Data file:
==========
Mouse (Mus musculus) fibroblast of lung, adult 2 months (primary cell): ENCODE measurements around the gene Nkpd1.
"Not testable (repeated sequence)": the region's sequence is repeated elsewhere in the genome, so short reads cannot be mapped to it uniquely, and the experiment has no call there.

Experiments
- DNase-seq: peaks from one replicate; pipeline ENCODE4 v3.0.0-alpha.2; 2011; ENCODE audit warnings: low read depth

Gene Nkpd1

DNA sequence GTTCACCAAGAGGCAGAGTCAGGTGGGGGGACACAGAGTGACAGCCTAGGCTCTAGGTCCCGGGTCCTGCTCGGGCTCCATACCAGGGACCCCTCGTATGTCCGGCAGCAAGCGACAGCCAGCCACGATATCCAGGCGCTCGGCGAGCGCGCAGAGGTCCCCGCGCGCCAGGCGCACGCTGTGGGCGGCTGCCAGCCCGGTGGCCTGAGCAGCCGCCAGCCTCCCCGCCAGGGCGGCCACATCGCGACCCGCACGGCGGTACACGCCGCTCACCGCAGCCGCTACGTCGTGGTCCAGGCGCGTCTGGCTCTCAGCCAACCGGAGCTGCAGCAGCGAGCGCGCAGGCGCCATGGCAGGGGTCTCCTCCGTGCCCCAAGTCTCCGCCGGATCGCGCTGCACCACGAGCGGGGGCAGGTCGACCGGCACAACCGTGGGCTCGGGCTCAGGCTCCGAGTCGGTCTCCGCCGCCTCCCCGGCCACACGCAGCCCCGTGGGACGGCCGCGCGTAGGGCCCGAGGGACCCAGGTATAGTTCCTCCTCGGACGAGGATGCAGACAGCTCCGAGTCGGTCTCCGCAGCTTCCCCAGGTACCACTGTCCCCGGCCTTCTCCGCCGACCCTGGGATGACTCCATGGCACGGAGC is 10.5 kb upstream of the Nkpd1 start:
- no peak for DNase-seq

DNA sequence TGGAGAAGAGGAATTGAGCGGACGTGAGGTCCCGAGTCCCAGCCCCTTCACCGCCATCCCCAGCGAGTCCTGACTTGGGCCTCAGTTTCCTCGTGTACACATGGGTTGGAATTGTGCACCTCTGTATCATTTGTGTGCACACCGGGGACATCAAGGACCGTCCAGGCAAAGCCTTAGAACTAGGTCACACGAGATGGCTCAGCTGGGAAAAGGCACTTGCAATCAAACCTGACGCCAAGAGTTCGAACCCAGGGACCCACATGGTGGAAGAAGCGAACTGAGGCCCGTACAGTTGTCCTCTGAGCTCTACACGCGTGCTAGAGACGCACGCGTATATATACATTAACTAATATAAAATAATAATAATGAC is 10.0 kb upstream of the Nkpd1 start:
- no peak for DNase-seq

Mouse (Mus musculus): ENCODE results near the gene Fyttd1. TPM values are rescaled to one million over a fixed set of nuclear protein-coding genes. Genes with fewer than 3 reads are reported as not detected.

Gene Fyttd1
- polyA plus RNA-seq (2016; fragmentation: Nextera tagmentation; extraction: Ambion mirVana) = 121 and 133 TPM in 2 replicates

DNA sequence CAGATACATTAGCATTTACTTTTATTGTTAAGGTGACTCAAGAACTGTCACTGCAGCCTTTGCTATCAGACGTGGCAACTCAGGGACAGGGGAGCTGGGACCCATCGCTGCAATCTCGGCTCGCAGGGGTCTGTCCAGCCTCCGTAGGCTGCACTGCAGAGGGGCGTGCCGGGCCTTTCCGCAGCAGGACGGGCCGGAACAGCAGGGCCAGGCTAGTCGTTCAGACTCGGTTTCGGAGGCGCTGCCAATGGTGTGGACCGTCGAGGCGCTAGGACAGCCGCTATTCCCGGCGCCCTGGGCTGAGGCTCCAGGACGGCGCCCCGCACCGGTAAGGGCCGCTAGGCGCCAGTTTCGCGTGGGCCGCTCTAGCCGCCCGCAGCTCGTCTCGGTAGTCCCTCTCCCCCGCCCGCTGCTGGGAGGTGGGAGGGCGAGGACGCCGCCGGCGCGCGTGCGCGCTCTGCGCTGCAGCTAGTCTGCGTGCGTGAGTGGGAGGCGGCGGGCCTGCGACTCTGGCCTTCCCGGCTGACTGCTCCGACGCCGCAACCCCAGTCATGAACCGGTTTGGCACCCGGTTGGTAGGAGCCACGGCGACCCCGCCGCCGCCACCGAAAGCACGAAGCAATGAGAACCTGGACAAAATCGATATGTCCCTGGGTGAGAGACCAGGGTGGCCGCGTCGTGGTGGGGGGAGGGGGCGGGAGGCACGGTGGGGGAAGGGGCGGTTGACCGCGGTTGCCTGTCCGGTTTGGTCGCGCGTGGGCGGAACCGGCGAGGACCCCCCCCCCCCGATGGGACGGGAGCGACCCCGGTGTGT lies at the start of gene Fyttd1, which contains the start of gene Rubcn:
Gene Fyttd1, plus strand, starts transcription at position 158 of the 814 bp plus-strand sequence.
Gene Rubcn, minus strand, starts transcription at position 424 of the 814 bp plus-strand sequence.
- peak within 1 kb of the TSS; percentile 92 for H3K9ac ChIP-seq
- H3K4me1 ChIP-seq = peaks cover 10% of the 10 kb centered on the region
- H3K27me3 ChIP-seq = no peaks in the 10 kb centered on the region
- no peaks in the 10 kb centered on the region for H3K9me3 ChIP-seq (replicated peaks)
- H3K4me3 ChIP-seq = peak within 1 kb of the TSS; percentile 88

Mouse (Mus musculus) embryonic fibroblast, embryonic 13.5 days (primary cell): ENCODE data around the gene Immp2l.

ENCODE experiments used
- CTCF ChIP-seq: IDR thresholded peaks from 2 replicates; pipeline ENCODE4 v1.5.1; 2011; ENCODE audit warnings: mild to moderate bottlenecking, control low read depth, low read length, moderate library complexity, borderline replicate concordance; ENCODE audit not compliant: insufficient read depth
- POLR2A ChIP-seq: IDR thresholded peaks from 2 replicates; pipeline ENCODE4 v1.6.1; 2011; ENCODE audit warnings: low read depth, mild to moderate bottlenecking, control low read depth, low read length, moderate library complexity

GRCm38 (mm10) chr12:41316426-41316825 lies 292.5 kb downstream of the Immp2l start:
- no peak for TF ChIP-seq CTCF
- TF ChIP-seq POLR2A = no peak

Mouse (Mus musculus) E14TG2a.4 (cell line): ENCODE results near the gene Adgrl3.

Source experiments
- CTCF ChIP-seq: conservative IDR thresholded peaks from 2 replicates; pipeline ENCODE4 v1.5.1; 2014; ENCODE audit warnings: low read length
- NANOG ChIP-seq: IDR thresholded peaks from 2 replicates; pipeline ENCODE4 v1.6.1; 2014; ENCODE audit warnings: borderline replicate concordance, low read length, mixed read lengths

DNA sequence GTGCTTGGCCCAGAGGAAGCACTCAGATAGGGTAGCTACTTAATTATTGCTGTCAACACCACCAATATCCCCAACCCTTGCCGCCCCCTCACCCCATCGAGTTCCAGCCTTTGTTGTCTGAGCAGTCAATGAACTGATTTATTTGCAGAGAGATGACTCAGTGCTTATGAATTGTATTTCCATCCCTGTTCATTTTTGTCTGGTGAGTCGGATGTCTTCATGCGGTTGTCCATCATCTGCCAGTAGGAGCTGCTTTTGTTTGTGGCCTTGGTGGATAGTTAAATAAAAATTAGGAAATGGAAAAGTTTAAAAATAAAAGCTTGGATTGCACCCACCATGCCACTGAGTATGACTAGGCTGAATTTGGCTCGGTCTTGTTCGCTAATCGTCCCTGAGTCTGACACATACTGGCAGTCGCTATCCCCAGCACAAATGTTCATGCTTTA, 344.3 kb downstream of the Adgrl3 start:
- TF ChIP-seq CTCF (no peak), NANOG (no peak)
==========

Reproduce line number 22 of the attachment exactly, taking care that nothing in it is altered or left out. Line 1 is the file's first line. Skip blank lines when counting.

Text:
ENCODE experiments used